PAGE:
Countdown to Compromise

"I would prefer to have a bipartisan approach to solve the problem. If that is not possible, I and my Republican colleagues in the House are prepared to move on our own."

-- House Speaker John Boehner on “FOX News Sunday” with Chris Wallace

Washington has been overwhelmed with feverish speculation since House Speaker John Boehner walked out on debt-limit negotiations with President Obama on Friday over Obama’s request for larger tax increases.

Power Play readers, though, could pass an untroubled weekend knowing that this step is just another part of the long ballet that leads Obama and Congress to determine that there is nothing left to do but settle for less.

Obama has shown no appetite for tackling these issues and liberals were already preparing to torch the president if he gave away big changes to entitlement programs. And Boehner lacks the kind of iron-fisted control necessary to push a compromise package through the most conservative House since the 1920s.

The kind of grand bargain that sends thrills up Washington legs was just never going to happen with a deadline eight days away and the most consequential presidential election in a generation already underway.

There will be a deal, and it will be a deal based on the emergency provision whipped up by Senate Minority Leader Mitch McConnell in which the $14.3 trillion debt limit is increased enough to last through next year, but the funds are only released in contingent stages.

While President Obama briefly sought an avenue to political redemption through a grand bargain, the president seems quite content to return to the sidelines on this deal as Boehner and McConnell come to terms with Democratic leaders Nancy Pelosi and Harry Reid over a compromise plan.

The Republican House is working up a very short-term plan – something that would give the executive branch less than one year’s worth of borrowing in return for $1.5 trillion in already agreed cuts. The GOP plan will include some second step for a subsequent increase and fiscal reforms, but like all future promises in Washington, it’s mostly just wishful thinking.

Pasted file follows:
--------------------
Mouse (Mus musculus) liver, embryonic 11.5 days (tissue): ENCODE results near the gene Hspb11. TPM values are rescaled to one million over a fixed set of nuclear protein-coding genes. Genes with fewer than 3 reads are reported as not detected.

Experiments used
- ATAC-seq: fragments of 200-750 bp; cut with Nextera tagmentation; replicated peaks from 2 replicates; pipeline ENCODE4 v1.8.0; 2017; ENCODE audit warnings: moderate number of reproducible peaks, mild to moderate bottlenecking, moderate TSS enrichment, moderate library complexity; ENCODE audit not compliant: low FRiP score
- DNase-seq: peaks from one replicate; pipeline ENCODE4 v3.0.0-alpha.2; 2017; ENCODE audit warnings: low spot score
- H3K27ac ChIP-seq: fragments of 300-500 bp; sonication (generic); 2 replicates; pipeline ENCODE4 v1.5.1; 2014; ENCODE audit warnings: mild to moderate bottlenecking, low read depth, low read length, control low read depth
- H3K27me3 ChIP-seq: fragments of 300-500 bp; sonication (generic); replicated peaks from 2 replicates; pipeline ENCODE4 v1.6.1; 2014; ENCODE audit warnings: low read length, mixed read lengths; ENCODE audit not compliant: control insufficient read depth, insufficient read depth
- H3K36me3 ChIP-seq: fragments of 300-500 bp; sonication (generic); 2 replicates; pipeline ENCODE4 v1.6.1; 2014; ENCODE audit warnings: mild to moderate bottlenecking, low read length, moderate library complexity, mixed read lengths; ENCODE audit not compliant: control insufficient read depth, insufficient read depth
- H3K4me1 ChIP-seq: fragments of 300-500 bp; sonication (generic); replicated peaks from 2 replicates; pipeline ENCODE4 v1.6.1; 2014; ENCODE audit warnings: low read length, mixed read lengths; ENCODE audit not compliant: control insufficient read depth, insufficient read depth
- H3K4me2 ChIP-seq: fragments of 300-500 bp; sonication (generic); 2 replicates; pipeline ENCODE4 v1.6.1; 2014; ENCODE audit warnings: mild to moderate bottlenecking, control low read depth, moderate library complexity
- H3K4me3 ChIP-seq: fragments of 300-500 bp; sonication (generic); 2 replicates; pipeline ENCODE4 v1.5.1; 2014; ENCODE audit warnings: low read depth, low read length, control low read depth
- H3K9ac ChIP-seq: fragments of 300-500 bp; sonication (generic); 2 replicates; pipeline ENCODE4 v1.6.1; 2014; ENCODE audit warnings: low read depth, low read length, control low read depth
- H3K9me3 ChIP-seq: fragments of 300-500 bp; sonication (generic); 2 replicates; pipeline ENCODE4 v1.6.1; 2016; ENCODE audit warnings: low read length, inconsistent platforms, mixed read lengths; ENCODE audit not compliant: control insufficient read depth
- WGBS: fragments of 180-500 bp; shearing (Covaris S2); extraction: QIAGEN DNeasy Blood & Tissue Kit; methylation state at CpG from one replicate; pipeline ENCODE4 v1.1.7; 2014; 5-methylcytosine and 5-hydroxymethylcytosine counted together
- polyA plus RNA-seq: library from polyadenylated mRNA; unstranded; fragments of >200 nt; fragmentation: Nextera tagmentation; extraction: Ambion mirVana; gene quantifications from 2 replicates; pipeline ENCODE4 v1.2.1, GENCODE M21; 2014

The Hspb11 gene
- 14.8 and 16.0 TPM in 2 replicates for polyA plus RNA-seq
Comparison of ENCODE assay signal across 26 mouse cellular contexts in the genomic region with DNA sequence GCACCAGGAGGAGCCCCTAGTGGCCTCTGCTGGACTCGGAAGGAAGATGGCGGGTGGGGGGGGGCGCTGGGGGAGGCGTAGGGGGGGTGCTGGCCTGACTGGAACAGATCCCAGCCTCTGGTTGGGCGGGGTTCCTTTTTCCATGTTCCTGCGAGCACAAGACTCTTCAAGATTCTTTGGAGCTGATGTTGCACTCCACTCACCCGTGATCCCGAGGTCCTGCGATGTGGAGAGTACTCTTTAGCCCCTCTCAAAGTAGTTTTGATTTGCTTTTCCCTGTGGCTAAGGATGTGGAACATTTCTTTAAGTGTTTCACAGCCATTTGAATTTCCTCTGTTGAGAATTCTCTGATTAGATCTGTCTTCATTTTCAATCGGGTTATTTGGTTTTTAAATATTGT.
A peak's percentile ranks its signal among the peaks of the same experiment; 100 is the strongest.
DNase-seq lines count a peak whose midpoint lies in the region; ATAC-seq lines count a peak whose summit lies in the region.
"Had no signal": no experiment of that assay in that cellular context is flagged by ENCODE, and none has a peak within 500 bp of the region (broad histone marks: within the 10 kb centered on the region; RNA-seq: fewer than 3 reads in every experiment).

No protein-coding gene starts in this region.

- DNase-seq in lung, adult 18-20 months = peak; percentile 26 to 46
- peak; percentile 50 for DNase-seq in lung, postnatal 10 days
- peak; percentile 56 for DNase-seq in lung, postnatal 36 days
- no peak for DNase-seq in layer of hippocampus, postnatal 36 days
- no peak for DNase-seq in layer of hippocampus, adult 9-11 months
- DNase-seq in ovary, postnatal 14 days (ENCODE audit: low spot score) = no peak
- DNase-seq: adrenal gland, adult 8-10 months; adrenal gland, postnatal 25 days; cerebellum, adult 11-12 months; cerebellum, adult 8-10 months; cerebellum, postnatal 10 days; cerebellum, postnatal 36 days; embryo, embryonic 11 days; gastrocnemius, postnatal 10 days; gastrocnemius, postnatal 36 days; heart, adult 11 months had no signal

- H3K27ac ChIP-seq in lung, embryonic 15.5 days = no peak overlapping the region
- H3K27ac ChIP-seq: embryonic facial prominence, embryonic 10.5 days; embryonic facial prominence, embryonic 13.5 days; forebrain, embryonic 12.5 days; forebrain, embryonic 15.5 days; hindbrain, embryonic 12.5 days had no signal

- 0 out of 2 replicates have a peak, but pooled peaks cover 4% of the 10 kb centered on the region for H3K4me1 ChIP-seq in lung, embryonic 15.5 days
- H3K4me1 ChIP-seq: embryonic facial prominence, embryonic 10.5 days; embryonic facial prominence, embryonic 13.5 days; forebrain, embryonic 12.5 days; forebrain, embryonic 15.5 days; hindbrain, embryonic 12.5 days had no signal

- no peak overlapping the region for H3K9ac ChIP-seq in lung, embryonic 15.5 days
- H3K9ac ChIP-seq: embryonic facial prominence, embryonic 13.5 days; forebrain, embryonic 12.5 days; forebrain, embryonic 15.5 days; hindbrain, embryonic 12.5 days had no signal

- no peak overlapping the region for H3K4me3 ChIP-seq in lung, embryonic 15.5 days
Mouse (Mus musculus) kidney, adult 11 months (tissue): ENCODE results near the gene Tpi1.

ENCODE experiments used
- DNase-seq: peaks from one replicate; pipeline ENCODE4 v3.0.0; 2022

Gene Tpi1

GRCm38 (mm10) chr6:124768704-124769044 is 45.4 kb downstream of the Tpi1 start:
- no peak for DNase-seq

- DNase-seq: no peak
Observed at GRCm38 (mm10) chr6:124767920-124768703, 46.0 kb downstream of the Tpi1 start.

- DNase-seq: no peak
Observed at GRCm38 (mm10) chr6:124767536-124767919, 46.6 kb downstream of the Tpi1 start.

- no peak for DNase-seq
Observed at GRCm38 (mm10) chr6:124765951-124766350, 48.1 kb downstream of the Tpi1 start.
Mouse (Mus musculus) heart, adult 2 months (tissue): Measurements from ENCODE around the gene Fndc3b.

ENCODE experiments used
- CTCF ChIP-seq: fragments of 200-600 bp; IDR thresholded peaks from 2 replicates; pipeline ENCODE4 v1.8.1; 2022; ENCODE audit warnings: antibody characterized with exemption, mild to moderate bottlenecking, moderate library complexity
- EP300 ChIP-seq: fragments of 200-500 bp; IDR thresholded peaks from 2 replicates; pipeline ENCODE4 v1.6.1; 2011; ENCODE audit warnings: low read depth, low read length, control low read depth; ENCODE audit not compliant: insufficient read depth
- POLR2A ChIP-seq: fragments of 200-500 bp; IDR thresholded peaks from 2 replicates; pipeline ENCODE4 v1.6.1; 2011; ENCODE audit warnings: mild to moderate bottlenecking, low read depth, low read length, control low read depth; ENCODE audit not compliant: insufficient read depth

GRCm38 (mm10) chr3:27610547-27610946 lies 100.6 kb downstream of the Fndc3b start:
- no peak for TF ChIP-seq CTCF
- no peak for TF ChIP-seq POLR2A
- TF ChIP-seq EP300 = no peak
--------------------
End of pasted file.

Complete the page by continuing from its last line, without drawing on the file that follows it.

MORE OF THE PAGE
The Democratic Senate, meanwhile, is working up a cuts-only package that would last through the 2012 election and spare Obama the political pain of seeking more borrowing in the heat of a general election campaign. Here, Senate Majority Leader Reid will use the agreed upon cuts, which already include some creative accounting, and add to them prospective savings from the end of the Afghan war.

Claiming savings from the fact that the U.S. will not be involved in a 20-year-long Central Asian land war is kind of cheeky. Why not forecast that there won’t be any tornadoes in 2021 and claim savings from FEMA?

It sounds bad for Democrats to be conditioning the increase on the date of the election, but remember that it will be deeply unsettling to lenders if this exercise must be repeated next summer. It’s bad PR for Democrats to express this concern, but a convincing argument on the Hill since Republicans fear the punishment of bond markets that the Obama administration has long threatened.

If the GOP forces a deal that causes inflation to rise through the stratosphere, incumbent House lawmakers know they will pay a price at the polls.

Anyway, the House plan and the Senate plan will start moving toward each other this week -- $1.5 trillion versus $2.7 trillion.

Boehner stands a much better chance of getting his package through the House than Reid does of getting a big debt hike based on accounting gimmickry through the Senate.

But as the deadline ticks closer, all Democrats and most Republicans will be amenable to a compromise that avoids the start of a government shutdown on or about Aug. 2.